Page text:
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    Hey guys,

    I've just submitted my ucas application at the start of this week and I've got a reply from two universities which I was considering the most.
    From Warwick I've got the standard offer for 3A*s or a mixture with STEP and for Bristol I could practically leave school and still get in, it is that low...

    So I'm having a dilemma, on one side if I got into Warwick (which wouldn't be easy) I fear that it'll be a very intellectually challenging 4 years, I wont be the top of the class anymore and all I'll ever learn is maths...
    Whereas if I took Bristol it's still a decent university and I believe that it has more to offer outside of maths. I feel as if I'd be able to grow as an individual much more, becoming more independent and entering the real world in a larger city like Bristol compared to little campus university Warwick.

    If anybody has studied at either one of these and would like to give me a gist of the work load, the life style, future career opportunities and everything else I'd be very pleased to hear you out.

    P.S. I'm also waiting for a reply from UCL, Exeter and Bath
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    (Original post by Placeboo123)
    Hey guys,

    I've just submitted my ucas application at the start of this week and I've got a reply from two universities which I was considering the most.
    From Warwick I've got the standard offer for 3A*s or a mixture with STEP and for Bristol I could practically leave school and still get in, it is that low...

    So I'm having a dilemma, on one side if I got into Warwick (which wouldn't be easy) I fear that it'll be a very intellectually challenging 4 years, I wont be the top of the class anymore and all I'll ever learn is maths...
    Whereas if I took Bristol it's still a decent university and I believe that it has more to offer outside of maths. I feel as if I'd be able to grow as an individual much more, becoming more independent and entering the real world in a larger city like Bristol compared to little campus university Warwick.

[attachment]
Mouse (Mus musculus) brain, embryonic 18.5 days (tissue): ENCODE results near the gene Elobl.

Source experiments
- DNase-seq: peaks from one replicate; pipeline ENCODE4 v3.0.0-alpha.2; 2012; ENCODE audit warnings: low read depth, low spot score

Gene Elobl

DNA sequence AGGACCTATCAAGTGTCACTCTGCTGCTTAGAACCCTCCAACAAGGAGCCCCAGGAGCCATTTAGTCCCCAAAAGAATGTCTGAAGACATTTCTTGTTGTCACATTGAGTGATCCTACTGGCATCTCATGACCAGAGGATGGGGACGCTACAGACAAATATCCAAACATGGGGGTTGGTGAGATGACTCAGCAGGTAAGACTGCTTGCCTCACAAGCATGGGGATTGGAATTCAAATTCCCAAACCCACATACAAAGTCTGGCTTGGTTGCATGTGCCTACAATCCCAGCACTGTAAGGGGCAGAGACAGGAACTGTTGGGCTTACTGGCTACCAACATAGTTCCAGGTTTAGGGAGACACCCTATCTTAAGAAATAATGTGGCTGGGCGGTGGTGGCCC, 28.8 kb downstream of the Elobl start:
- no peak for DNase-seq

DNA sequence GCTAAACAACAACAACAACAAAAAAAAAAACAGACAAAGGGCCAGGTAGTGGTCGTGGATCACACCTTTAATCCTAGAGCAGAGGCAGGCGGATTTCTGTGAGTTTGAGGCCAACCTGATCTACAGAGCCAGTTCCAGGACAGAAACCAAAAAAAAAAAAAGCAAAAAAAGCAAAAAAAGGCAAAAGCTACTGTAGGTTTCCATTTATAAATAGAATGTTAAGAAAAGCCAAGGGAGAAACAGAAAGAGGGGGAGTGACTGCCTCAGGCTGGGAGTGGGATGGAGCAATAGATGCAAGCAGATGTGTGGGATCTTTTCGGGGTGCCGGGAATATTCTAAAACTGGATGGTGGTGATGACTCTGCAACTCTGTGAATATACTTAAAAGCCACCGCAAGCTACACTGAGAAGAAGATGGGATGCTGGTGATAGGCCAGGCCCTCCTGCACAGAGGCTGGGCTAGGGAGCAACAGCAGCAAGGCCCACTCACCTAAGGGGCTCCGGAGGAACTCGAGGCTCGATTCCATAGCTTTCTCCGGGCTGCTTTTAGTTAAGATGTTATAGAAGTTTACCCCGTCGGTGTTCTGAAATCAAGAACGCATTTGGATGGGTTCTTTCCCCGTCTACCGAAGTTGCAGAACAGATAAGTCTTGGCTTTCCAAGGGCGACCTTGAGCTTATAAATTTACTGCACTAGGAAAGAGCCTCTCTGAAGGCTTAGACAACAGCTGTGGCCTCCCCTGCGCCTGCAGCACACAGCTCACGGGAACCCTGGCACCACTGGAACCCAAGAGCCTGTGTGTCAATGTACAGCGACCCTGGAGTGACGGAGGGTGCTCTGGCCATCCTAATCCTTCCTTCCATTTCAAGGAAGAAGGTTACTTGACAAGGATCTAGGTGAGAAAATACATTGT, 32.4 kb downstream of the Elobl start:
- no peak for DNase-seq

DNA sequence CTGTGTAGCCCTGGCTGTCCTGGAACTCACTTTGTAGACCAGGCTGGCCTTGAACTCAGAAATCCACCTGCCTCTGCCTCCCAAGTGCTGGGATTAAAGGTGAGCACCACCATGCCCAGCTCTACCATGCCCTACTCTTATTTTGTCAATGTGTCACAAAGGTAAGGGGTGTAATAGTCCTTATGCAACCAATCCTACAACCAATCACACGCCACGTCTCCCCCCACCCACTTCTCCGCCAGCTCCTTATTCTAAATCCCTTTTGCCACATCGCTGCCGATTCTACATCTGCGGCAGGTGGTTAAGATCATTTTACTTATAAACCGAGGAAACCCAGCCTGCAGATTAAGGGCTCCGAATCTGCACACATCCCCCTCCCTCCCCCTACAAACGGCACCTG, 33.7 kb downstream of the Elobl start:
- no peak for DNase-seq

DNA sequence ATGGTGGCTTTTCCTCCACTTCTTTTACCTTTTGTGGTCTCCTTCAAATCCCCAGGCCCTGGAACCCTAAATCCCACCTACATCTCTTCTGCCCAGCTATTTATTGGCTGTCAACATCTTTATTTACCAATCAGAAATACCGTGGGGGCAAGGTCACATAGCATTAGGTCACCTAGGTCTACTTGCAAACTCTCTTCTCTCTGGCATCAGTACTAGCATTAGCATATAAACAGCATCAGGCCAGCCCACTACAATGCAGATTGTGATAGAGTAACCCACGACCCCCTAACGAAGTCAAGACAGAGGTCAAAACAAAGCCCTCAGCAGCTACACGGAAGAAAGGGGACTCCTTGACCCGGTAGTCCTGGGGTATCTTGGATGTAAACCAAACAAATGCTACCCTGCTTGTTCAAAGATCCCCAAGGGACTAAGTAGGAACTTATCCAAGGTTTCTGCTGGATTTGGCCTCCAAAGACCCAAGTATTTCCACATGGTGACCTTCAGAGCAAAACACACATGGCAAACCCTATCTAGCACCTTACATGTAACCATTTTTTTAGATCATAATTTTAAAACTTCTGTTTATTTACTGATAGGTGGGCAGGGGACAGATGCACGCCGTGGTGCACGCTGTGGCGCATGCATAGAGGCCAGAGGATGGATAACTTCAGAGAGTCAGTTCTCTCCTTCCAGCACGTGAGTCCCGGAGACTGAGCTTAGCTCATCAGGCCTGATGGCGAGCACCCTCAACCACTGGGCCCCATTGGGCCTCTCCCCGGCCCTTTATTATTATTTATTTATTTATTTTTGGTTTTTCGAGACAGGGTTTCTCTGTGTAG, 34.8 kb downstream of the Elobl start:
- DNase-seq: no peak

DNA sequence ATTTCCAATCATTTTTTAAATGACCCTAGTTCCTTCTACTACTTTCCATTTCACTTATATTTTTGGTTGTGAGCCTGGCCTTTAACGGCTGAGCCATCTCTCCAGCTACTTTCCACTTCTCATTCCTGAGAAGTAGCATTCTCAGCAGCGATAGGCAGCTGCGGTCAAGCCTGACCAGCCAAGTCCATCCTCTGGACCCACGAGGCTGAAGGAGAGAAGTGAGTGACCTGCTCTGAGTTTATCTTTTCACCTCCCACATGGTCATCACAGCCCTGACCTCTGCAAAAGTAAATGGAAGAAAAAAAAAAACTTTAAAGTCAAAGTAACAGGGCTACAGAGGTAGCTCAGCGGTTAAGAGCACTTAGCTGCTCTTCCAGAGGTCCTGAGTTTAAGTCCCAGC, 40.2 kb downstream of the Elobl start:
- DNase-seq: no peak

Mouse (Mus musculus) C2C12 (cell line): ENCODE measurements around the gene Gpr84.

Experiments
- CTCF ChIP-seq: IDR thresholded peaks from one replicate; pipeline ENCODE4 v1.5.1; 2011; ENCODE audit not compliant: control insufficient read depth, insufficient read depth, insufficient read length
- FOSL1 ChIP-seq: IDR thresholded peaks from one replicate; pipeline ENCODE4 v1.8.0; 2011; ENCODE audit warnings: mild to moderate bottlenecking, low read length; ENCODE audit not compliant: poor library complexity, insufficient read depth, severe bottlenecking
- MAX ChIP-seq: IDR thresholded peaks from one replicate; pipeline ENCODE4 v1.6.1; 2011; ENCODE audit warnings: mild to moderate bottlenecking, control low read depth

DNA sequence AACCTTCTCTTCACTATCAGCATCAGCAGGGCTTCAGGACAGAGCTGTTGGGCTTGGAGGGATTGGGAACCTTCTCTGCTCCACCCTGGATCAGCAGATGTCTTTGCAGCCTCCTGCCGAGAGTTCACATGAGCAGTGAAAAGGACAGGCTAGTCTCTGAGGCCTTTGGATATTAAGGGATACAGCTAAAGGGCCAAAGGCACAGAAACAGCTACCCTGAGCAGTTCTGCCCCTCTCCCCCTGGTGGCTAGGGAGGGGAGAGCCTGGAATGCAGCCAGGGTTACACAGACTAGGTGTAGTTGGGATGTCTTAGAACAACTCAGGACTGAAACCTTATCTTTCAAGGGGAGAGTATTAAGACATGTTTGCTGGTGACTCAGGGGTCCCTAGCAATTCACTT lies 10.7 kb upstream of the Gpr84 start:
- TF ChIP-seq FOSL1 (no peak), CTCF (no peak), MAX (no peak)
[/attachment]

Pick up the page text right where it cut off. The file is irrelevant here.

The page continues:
If anybody has studied at either one of these and would like to give me a gist of the work load, the life style, future career opportunities and everything else I'd be very pleased to hear you out.

    P.S. I'm also waiting for a reply from UCL, Exeter and Bath
    Warwick has a stronger mathematics department but at an undergraduate level it makes very little difference.

    Both universities (assuming a 4 year MSci course) will provide roughly the same level of mathematical rigour and such a first in either course will set you up perfectly for Phd's.

    I wouldn't worry too much about Warwick;s course being too difficult when compared to Bristol's. Both courses will operate on roughly the same difficulty. Don't let entry requirements fool you into thinking one course will be much harder than the other, I imagine both UCL and Bath's mathematics courses will be just as hard as Warwicks. (I don't know enough about Exeter to comment).

    With regards to the job market, unless your applying for investment banking (even then Bristol has a pretty good finance and banking society so is still a semi target university) career prospects are pretty much the same from both universities.

    The most important thing you need with regards to career prospects is a 2:1 or higher and some kind of work experience (relevant work experience is preferred for more competitive jobs). This is where your extra curricular activities shine much more than your degree. In every interview I have been to, potential employers always seemed much more interested in my work experience / extra circulars than my 1st class degree in Physics... Both universities will set you up well with regards to career prospects. Your degree only gets you through to the interview stage, the rest is made up from your personality and experiences etc..

    Don't be scared that the course at Warwick will be too difficult. If you can easily achieve the A*AA or AAA (w/e Bristol requirements are... they really should be higher though as first year catches people out) you will do fine . The entry requirements for Warwick are by in large inflated due to over subscription (rightly so the department is top notch) and as such as long as your put time and effort in to keeping up with the course material you will do fine.